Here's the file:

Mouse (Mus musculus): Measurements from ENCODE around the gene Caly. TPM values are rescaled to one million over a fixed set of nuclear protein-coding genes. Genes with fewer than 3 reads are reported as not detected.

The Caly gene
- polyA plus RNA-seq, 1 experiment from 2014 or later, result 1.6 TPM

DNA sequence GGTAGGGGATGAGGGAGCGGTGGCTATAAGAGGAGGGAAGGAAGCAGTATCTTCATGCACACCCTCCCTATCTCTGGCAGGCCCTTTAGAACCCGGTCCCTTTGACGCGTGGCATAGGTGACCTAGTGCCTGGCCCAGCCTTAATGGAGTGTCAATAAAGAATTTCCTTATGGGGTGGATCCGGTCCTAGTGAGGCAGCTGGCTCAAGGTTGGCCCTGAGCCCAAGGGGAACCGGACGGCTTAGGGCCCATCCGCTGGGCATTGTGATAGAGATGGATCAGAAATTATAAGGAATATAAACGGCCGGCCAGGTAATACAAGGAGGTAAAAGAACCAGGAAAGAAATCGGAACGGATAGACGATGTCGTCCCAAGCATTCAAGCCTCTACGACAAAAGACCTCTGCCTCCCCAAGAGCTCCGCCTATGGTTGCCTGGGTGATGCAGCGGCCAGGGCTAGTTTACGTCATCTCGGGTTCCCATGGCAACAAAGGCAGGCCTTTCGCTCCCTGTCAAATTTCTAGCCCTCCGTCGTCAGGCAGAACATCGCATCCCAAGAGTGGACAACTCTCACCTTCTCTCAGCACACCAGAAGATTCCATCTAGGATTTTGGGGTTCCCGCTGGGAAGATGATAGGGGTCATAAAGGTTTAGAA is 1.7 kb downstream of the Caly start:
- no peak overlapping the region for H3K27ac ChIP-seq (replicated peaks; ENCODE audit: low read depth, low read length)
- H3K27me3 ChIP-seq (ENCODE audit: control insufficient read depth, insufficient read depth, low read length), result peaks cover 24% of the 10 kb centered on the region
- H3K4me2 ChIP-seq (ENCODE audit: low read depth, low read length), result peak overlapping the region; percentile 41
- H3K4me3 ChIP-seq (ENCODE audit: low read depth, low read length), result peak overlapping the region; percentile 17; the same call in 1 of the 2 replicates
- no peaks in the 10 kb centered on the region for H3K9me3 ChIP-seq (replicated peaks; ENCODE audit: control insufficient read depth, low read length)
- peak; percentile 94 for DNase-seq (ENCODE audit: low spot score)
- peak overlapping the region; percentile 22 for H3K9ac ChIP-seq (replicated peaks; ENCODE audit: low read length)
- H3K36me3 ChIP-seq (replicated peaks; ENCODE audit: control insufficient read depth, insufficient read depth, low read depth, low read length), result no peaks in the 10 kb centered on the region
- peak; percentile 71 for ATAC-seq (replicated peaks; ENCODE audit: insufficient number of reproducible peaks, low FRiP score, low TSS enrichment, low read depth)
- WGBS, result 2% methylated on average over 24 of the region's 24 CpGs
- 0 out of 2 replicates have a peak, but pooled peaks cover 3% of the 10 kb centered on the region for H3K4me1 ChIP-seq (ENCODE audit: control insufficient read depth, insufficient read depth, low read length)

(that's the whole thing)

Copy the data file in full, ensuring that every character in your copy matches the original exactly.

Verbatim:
Mouse (Mus musculus): Measurements from ENCODE around the gene Caly. TPM values are rescaled to one million over a fixed set of nuclear protein-coding genes. Genes with fewer than 3 reads are reported as not detected.

The Caly gene
- polyA plus RNA-seq, 1 experiment from 2014 or later, result 1.6 TPM

DNA sequence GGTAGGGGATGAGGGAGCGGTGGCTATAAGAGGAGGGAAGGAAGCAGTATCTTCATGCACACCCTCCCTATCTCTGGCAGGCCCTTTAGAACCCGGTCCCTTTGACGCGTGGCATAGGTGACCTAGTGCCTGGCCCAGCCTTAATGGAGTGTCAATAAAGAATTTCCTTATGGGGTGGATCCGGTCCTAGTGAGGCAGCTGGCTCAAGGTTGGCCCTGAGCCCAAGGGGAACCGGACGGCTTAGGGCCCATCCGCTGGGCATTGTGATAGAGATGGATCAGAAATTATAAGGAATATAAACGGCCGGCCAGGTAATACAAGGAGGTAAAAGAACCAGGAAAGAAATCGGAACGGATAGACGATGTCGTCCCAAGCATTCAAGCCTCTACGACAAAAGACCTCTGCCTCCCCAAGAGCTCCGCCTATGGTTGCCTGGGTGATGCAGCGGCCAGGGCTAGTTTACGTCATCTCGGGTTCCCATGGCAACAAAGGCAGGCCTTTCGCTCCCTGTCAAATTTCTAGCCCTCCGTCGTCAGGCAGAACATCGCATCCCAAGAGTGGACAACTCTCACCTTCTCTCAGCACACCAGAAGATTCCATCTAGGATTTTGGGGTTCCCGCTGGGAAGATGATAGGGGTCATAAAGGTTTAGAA is 1.7 kb downstream of the Caly start:
- no peak overlapping the region for H3K27ac ChIP-seq (replicated peaks; ENCODE audit: low read depth, low read length)
- H3K27me3 ChIP-seq (ENCODE audit: control insufficient read depth, insufficient read depth, low read length), result peaks cover 24% of the 10 kb centered on the region
- H3K4me2 ChIP-seq (ENCODE audit: low read depth, low read length), result peak overlapping the region; percentile 41
- H3K4me3 ChIP-seq (ENCODE audit: low read depth, low read length), result peak overlapping the region; percentile 17; the same call in 1 of the 2 replicates
- no peaks in the 10 kb centered on the region for H3K9me3 ChIP-seq (replicated peaks; ENCODE audit: control insufficient read depth, low read length)
- peak; percentile 94 for DNase-seq (ENCODE audit: low spot score)
- peak overlapping the region; percentile 22 for H3K9ac ChIP-seq (replicated peaks; ENCODE audit: low read length)
- H3K36me3 ChIP-seq (replicated peaks; ENCODE audit: control insufficient read depth, insufficient read depth, low read depth, low read length), result no peaks in the 10 kb centered on the region
- peak; percentile 71 for ATAC-seq (replicated peaks; ENCODE audit: insufficient number of reproducible peaks, low FRiP score, low TSS enrichment, low read depth)
- WGBS, result 2% methylated on average over 24 of the region's 24 CpGs
- 0 out of 2 replicates have a peak, but pooled peaks cover 3% of the 10 kb centered on the region for H3K4me1 ChIP-seq (ENCODE audit: control insufficient read depth, insufficient read depth, low read length)